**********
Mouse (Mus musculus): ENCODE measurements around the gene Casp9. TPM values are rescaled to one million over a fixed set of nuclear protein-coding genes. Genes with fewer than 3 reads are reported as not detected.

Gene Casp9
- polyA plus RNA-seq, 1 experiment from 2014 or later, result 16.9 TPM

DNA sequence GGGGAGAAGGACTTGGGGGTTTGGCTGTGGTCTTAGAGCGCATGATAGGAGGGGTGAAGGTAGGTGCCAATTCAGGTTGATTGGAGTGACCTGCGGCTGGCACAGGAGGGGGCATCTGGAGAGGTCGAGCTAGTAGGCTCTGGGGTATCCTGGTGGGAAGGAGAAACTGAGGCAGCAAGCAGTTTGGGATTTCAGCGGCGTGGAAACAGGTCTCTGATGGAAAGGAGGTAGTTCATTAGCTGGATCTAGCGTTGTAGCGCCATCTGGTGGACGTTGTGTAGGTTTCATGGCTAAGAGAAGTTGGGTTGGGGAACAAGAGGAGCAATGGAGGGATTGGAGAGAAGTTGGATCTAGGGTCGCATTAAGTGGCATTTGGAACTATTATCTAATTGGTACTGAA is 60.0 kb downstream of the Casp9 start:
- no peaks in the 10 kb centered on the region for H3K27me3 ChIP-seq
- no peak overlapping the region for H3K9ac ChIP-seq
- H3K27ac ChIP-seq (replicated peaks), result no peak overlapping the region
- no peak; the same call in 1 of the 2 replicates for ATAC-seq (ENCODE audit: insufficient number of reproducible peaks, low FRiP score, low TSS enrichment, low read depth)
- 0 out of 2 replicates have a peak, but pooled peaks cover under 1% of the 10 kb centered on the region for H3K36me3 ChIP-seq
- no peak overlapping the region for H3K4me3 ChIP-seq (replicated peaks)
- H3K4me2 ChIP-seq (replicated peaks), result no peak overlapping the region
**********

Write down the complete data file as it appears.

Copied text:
Mouse (Mus musculus): ENCODE measurements around the gene Casp9. TPM values are rescaled to one million over a fixed set of nuclear protein-coding genes. Genes with fewer than 3 reads are reported as not detected.

Gene Casp9
- polyA plus RNA-seq, 1 experiment from 2014 or later, result 16.9 TPM

DNA sequence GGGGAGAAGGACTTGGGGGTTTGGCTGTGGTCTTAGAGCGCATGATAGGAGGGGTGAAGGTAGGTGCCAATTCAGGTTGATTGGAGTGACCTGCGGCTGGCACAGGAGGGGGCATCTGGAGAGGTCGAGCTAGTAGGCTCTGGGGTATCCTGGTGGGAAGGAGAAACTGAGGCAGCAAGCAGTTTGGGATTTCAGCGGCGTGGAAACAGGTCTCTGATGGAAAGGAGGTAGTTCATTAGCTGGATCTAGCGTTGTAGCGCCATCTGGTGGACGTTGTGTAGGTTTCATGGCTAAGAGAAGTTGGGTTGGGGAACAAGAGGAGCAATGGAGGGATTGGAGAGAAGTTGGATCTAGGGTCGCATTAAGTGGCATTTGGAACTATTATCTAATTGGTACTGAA is 60.0 kb downstream of the Casp9 start:
- no peaks in the 10 kb centered on the region for H3K27me3 ChIP-seq
- no peak overlapping the region for H3K9ac ChIP-seq
- H3K27ac ChIP-seq (replicated peaks), result no peak overlapping the region
- no peak; the same call in 1 of the 2 replicates for ATAC-seq (ENCODE audit: insufficient number of reproducible peaks, low FRiP score, low TSS enrichment, low read depth)
- 0 out of 2 replicates have a peak, but pooled peaks cover under 1% of the 10 kb centered on the region for H3K36me3 ChIP-seq
- no peak overlapping the region for H3K4me3 ChIP-seq (replicated peaks)
- H3K4me2 ChIP-seq (replicated peaks), result no peak overlapping the region